An experiment was carried out in the research farm of An Giang University from January to April 2011.to compare integrated culture of Tilapia (Oreochomis niloticus) and Common carp (Ciprinus carpio) in an intensive indoor system with earthworms as feed, with an outdoor natural pond system, using biodigester effluent as fertilizer and duckweed as feed supplement. There were four treatments with three replicates in a completely randomized design with mixed stocking of Common carp and Tilapia (50: 50) at low and high densities (3 or 5 fish//m2 in the natural ponds and 60 or 100 fish/m3 in the intensive indoor system. In the outdoor system the fish were raised in natural ponds (4m2), seeded with duckweed and fertilized with biodigester effluent. In the indoor system, the fish were raised in PVC tanks (0.5m3) in an enclosed building and fed with earthworms. Growth rates at the higher stocking rate were lower for the Common carp in the pond system and tended to be lower for the Tilapia as compared with the low stocking rate. In the indoor system where the fish were fed ad libitum, the growth rates were less affected by stocking density. In the outdoor pond system growth rates were much higher for the Tilapia than for the Çommon carp. In contrast, in the intensive indoor system, there were no differences between the two species. The Tilapia gained from 0.95 to 1.32 g/day at high and low densities in the natural pond system but only 0.26 and 0.33 g/day in the intensive system. In the natural pond system the net fish yields were equivalent to 9 and 10 tonnes/ha/year for the low and high densities, respectively. Environmental pollution, as measured by concentrations of total ammonia-N and nitrite in the water, was some 50% greater in the intensive system. An economic analysis, on the basis of gross returns from the fish less the variable costs (fingerlings and feed), showed positive margins for all species/density combinations in the natural pond system compared with the negative margins for the intensive indoor system.


The first experiment was conducted to evaluate effects on fermentation characteristics and nutritive value of ensiling Tithonia diversifolia leaves and petioles with leaves and petioles of Taro (Colocacia esculenta), with or without 5% molasses. The second experiment was a 4*4 Latin square arrangement applied to 4 crossbred castrated male pigs (60 kg live weight) fed diets with four levels of ensiled Tithonia:Taro with 5% molasses equivalent to 0, 10, 15 and 20% substitution of a basal diet ir rice bran, broken rice, soybean meal and fish meal. The pigs were housed in metabolism cages for consecutive periods of 15 days, with collection of feces during the last 5 days of each period. All silages had an attractive smell. The pH in the ensiling mixture increased as the level of Tithonia was raised, and decreased with ensiling time, the decrease being more pronounced when molasses was added. Lactic acid decreased with increased level of Tithonia and increased with ensiling time, the relative increase being less marked as Tithonia levels were raised. In all cases the lactic acid concentration was higher with addition of molasses. There were only slight decreases in digestibility coefficients of DM, CP and NDF (range of 4-5%) as the Tithonia: Taro silage was increased from 0 to 20% of the diet. It is concluded that Tithonia:Taro silage is of relatively high nutritive value, in terms of digestibility of the DM, NDF and crude protein for pigs.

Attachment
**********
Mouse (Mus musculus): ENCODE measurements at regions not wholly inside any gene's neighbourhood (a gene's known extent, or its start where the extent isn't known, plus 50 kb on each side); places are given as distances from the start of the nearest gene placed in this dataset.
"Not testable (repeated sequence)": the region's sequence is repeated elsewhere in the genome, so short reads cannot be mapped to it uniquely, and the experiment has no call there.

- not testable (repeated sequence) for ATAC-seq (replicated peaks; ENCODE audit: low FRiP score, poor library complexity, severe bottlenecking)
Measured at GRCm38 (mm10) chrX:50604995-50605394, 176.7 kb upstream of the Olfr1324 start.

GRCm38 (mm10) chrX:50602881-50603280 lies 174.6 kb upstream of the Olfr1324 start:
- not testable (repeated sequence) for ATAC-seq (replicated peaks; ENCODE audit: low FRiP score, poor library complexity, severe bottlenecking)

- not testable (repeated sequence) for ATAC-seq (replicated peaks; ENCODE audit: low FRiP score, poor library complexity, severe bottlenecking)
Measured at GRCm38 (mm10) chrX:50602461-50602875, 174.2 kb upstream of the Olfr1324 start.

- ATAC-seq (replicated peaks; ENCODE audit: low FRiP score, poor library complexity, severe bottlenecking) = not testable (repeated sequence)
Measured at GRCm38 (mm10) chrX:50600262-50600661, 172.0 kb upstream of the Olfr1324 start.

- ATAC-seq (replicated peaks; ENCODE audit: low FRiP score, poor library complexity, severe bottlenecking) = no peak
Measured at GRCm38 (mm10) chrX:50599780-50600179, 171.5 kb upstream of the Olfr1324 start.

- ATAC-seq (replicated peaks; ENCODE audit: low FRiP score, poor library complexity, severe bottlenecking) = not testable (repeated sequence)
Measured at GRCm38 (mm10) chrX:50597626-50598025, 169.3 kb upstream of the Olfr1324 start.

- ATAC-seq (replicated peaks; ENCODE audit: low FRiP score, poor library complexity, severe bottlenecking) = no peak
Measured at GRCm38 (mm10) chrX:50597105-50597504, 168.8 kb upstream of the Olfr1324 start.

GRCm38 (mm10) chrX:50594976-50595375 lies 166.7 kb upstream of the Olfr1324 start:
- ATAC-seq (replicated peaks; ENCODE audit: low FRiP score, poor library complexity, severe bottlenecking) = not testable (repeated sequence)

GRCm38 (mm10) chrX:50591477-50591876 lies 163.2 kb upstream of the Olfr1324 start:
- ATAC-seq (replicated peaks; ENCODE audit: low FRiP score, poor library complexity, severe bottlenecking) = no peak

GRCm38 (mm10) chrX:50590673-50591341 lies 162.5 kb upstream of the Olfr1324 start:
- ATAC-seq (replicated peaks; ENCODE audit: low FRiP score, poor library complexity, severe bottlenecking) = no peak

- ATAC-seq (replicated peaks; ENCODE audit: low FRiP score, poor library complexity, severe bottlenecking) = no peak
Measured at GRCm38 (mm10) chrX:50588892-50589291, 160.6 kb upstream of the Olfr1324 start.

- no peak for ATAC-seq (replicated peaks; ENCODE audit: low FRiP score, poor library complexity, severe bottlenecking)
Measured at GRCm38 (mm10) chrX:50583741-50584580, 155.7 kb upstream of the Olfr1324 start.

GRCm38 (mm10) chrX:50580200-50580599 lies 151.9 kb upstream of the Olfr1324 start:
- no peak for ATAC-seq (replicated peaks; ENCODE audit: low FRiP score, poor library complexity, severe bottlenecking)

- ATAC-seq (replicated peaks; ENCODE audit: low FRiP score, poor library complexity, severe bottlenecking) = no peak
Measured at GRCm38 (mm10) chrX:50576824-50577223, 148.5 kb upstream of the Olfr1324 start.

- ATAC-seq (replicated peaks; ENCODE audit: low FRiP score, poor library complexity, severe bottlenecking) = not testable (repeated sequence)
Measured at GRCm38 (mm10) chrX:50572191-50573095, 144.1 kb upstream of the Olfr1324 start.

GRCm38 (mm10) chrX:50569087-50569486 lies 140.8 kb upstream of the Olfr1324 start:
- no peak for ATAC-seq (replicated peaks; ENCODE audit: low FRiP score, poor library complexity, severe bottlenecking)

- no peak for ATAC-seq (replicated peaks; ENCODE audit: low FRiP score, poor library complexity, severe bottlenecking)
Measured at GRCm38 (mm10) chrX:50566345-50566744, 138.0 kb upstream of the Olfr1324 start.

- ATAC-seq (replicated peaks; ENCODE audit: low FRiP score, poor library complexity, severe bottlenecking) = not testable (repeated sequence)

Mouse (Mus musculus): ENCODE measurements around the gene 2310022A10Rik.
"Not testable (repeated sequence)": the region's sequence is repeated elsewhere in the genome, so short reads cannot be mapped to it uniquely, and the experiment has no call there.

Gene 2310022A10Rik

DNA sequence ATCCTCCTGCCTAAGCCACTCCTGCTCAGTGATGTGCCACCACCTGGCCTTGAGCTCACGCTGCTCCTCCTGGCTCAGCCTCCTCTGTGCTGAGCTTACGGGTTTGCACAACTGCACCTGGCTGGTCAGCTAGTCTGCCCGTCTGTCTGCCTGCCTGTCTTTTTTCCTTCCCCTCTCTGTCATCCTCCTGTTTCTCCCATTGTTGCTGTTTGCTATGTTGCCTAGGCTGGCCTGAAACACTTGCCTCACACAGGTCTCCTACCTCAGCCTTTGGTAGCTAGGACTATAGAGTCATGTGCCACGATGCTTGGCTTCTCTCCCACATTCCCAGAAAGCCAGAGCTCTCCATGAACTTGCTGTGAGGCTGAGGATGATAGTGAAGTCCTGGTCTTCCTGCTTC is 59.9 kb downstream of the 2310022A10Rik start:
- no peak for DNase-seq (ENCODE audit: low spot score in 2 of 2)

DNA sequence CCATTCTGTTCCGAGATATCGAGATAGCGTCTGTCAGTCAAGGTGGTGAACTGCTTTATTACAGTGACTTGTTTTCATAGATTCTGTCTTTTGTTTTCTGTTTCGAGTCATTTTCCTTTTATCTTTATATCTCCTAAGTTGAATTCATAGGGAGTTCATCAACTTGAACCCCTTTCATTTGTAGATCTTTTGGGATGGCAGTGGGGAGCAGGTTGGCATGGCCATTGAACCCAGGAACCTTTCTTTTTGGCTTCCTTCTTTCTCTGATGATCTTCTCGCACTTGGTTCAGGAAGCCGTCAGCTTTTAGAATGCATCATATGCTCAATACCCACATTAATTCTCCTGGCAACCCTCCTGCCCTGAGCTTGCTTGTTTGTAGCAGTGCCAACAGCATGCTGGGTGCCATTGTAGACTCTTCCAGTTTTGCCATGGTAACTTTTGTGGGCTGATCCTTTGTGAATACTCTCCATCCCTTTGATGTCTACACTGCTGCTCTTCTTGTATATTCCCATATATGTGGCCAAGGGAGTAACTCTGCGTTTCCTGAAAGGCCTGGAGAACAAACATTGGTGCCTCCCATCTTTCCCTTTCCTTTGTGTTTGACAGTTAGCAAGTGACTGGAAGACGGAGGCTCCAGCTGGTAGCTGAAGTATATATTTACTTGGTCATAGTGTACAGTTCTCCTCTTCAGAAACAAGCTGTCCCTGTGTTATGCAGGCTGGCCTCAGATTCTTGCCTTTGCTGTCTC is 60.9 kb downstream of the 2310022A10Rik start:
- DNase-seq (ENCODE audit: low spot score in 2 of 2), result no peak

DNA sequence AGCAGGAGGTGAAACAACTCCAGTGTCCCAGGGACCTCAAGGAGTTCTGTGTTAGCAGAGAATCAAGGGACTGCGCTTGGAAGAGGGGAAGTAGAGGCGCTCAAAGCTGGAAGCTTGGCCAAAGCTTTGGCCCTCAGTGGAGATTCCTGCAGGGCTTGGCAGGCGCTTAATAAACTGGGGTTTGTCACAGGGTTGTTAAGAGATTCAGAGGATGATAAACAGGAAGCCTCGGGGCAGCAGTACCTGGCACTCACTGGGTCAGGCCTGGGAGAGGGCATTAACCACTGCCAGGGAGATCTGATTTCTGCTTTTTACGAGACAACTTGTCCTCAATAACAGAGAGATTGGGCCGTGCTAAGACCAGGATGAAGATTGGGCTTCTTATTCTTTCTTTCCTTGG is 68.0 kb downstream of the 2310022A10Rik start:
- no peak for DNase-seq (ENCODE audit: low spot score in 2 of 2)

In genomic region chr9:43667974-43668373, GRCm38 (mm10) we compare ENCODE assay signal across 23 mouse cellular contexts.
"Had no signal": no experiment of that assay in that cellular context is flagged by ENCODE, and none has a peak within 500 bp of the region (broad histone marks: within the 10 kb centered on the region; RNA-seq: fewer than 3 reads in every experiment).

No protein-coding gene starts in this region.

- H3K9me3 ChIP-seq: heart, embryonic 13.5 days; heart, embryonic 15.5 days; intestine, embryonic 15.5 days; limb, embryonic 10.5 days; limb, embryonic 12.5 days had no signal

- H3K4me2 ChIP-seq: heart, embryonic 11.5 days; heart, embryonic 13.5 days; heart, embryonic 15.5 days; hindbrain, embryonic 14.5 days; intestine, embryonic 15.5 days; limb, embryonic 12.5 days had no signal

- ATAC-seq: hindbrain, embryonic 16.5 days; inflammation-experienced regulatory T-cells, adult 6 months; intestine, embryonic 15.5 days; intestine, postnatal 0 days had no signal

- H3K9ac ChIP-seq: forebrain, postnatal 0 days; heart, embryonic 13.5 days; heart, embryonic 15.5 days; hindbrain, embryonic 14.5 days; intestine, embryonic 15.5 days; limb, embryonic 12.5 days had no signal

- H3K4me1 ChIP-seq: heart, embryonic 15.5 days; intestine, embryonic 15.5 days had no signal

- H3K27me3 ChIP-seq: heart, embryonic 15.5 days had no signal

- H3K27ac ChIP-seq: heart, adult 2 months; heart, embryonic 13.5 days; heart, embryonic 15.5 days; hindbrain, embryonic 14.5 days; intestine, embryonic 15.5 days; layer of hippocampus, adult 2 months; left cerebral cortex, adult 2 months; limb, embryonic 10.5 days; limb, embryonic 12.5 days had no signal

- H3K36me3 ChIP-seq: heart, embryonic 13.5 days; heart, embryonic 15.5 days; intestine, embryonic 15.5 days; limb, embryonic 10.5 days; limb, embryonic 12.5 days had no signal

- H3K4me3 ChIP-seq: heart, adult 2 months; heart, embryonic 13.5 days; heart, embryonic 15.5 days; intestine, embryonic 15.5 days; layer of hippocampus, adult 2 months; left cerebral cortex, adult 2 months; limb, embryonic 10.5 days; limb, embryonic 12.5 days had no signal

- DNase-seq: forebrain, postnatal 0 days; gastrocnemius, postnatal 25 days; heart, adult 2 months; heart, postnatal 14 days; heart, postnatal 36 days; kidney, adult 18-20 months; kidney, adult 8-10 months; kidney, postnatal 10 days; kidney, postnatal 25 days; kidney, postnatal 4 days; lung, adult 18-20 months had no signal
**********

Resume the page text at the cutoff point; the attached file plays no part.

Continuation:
Phuong T.B.,Nong Lam University | Khang D.N.,Nong Lam University | Preston T.R.,TOSOLY
Livestock Research for Rural Development | Year: 2012

The objective of this study was to determine the effect of potassium nitrate versus urea, and of supplementary sulphur, on growth performance of cattle fed molasses and cassava foliage. Sixteen growing Laisind female cattle (Red Sindhi*local "Yellow" breed) with á range of initial live weight of 187-234kg were divided into two blocks according to live weight and within blocks were allocated at random to 8 treatments arranged as a 2*2*2 factorial with 2 replications. The factors were source of NPN (potassium nitrate: 6% of diet DM basis or urea: 1.8% of diet DM basis), level of added sulphur (0 or 0.8% S) and source of cassava foliage (fresh foliage or dried leaf meal). DM intake was not affected by NPN source, but was depressed by adding 0.8% sulphur and was lower for the treatment with fresh cassava foliage compared with leaf meal. After correcting the data by covariance for differences in initial live weight, growth rate was depressed by adding 0.8% sulphur to the diet but was not affected by source of NPN or source of cassava foliage. The ratio of methane to carbon dioxide was reduced by feeding potassium nitrate rather than urea and by fresh cassava foliage compared with cassava leaf meal.